Do your research on an influencer’s background and followers, have a strategy, and account for influencer marketing as a full tactic in your integrated marketing campaign to ensure that you get value for your product and money investment. Using endorsers or influencers to build brand recognition and sales is a great tactic, and can work quite well, if you use the appropriate steps and manage the strategy correctly using a business collaboration mindset, but you can’t just send things and hope for the best. Using influencers and endorsers is a tactic that requires proactive managing from the brand side to maximize impact to your bottom line sales! Let me help you set your influencer strategy up for success!

Quality Copywriting: Worth Every Penny

copy, copywriting

copywriting in metal type blocks

A penny for your thoughts? Well, that’s about what most copy is worth. Many companies are trying to build engagement, SEO ranking, website traffic, etc. by posting blogs and articles on their websites and social media. Products are being thrown up in online stores as fast as possible with little regard to giving pertinent information. But companies don’t want to spend money or time on finding qualified writers or even writers with expertise in their industry. Sure, you can find writers extremely cheap, pay them a penny a word or $20 a blog. But what are you getting?

We have all clicked on articles or blogs on searches and ended up on a site that seemed like gibberish. Chock full of key words jammed together, these articles rank really high on search engines, but give very little useful information and often sound very strange, because they are written by people in other countries, or people just trying to churn out anything with key words to get their $20.

What does this do? At the least it annoys people because you’re “tricking” them to your site but not providing value. You’re turning them off and cheapening your brand. At the worst, you’re providing erroneous information that can even be dangerous. A recent example, an RV website posted two blogs on what you could tow with small vehicles. The person writing the article obviously didn’t have any real life RV or towing experience and was recommending that people could tow a 3500 pound listed trailer with a 4 cylinder car that said it could tow up to 3500 pounds. This is incorrect, and anyone with actual towing experience would know that dry weight is always low, you have to add people, cargo, fuel, propane tanks, spare tire, camping equipment, dogs, chairs, etc, and ALL of that needs to be less than 80% of max to be safe. They also know that towing a camper (windblock box) is not the same as towing a boat of the same weight, and they also know that not all vehicles can handle tongue weight of trailers. Someone at the company should have vetted this article, especially if the writer was not an expert.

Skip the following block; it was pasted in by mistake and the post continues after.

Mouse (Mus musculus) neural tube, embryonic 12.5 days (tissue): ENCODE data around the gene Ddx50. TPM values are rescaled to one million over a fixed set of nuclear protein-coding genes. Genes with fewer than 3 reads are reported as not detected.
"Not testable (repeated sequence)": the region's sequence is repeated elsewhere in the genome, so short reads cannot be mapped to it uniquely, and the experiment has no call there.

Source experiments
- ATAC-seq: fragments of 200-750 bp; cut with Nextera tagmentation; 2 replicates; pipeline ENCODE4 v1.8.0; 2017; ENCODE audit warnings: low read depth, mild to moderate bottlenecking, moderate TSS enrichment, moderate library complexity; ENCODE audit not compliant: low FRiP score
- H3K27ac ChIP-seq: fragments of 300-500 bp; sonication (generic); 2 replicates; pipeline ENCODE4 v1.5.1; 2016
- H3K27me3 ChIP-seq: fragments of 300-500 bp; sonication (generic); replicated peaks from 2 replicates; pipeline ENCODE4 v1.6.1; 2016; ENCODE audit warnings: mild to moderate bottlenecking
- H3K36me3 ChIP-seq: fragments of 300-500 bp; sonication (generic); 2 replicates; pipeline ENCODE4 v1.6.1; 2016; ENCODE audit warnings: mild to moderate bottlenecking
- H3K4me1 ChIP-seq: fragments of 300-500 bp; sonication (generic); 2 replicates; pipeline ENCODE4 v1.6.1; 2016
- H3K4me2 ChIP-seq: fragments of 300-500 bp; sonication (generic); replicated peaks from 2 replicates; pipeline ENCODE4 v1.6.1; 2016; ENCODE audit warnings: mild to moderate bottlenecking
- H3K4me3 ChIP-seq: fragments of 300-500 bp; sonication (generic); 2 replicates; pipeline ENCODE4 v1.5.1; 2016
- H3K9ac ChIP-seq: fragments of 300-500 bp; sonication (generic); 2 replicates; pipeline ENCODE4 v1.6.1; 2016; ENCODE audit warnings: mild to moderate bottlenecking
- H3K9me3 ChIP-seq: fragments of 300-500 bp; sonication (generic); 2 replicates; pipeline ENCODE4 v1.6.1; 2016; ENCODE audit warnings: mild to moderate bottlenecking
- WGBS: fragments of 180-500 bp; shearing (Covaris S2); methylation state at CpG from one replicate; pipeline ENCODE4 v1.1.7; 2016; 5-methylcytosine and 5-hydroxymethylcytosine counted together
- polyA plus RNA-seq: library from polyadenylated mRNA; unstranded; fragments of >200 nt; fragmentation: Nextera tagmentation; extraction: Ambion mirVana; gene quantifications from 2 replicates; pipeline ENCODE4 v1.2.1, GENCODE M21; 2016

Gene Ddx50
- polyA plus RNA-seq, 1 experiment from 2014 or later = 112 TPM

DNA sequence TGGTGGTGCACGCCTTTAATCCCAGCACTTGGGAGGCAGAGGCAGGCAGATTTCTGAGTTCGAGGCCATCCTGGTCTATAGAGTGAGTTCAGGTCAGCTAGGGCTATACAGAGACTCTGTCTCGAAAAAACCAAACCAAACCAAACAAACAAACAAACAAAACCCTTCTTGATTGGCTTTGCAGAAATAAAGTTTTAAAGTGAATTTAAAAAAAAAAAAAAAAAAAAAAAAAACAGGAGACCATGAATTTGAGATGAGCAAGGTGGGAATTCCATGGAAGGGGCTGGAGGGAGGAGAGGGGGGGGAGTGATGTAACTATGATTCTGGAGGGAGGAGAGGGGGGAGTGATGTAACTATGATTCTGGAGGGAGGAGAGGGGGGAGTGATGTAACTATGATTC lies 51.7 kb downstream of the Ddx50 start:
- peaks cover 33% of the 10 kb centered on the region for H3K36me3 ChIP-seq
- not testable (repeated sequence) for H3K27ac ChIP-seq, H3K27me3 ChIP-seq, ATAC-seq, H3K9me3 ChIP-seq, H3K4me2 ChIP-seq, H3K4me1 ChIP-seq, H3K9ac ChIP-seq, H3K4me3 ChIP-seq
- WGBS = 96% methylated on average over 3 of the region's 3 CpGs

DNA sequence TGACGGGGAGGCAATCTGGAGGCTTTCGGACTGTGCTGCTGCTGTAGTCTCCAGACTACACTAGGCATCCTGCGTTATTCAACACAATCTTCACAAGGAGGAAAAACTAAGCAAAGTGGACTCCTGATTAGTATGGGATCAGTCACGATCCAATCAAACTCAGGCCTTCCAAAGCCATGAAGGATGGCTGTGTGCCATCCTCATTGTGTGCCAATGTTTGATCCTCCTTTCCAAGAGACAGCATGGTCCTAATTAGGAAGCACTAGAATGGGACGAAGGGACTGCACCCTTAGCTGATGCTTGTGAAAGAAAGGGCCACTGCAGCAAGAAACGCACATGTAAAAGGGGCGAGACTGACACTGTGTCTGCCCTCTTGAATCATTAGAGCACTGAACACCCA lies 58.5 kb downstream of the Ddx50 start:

Worst case scenario for that brand, is that anyone that has actual knowledge that reads those articles is going to immediately distrust anything else that site has to say. They have hurt their brand credibility by ostensibly saving some money or time on a writer.

Spending money on effective and useful content is key to building your brand image, selling your products, communicating and engaging your target audience, and creating a body of assets for your company that can be useful in multiple ways. Copy is key when selling online, this is not an area to be cheap. There are experts out there, and more professional and knowledgeable writing will help your sales and your brand equity.